I’m a documentary freak. Two-thirds of the movies I watch are documentaries. Hoop Dreams is a sweeping, stirring, myopic study of two young men on differing paths, both with dreams of becoming NBA players. It is, of course, not so much about basketball as the personal and social struggles of two young men attempting to do what so many young men try to do every year. Uplifting and tragic, it may be the best sports documentary ever.
Sid & Nancy
Gary Oldman must rank as one of or—in my opinion—the most talented actor of his generation. Here, as per normal, he is intoxicating, as Sid Vicious, the “bass player” for the Sex Pistols. England in the ’80s. Drugs. Music. Fashion and baked beans. What’s not to love? Blink and you will miss Shane MacGowan from the Pogues, and Courtney Love.
What can I say about this movie? One of the more influential films of my childhood, it is a heartbreaking and hilarious tale of a poor young schoolboy who poaches a kestrel as a pet. He has nothing in his life apart from the relationship with his bird. The realism may be the best I’ve witnessed. The lead performance is perfect on every note. I dream of being in a movie this good.
I bought comics every weekend as a kid. Damn, I wish I’d known about Robert Crumb’s comics. Sexually bizarre, graphic, and trippy, his world is a mess of asses, boobs, and tongues. In this film, we meet the man who creates and draws that world. And his real world isn’t so different from the books he makes.
I’m known for “extending the truth”—my stories tend not to be limited by what actually happened but by what can sound the best! So I empathize here with Billy. A young man interested in raising his class level in the 1960s, he tells anyone who wants to hear that he is going to London “to be an actor.” His story becomes more and more transparent and tragic. Great movie.
Night on Earth
Jim Jarmusch is the finest director at making you feel the energy of different countries. Here, he gets a great opportunity to do that, as he tells the story of five taxi drivers working different night shifts around the world. A young Winona Ryder is dwarfed in her driver’s seat; Roberto Benigni shines.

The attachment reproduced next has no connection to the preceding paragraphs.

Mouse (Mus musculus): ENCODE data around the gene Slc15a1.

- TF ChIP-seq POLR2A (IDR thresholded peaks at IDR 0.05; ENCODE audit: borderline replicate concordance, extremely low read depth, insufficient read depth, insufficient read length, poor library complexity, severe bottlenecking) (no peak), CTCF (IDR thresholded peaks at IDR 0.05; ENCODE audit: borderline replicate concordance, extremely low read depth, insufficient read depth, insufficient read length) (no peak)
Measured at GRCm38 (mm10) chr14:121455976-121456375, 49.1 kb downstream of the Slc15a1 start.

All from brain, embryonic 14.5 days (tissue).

Withnail and I
London. The swinging ’60s. But not for these broke actors, who have just left drama school. To break the monotony of the phone never ringing, they make the fatal error of leaving London for “a charming weekend in the country.” Gay uncles, disgruntled farmers, terrifying poachers, and lots and lots and lots of alcohol ensue. Hang on for the ride. Richard E. Grant has never been better. Paul McGann plays it straight and anchors the whole thing. The soundtrack is wonderful. Must watch with alcohol.
Monty Python’s Life of Brian
The only film I’ve seen more is The Empire Strikes Back. This is Python’s best movie. Holy Grail has its moments, but this has many more funny scenes. A parody of the life of Christ, it is neither blasphemous (Christ actually appears in it, as a genuine prophet) nor cruel. It mocks humans more than anything else. Michael Palin’s Pontius Pilate with a lisp is hilarious, Terry Jones as Brian’s mum is extremely funny—it may be the movie I quote (annoyingly) the most. I ask you, “What have the Romans ever done for us?!” Watched over 150 times.
Alan Rudolph’s Top 10
Alan Rudolph is a pioneer in the American independent film movement. He has directed nineteen narrative features, including Trouble in Mind, The Secret Lives of Dentists, Afterglow, Choose Me, and his new film Ray Meets Helen.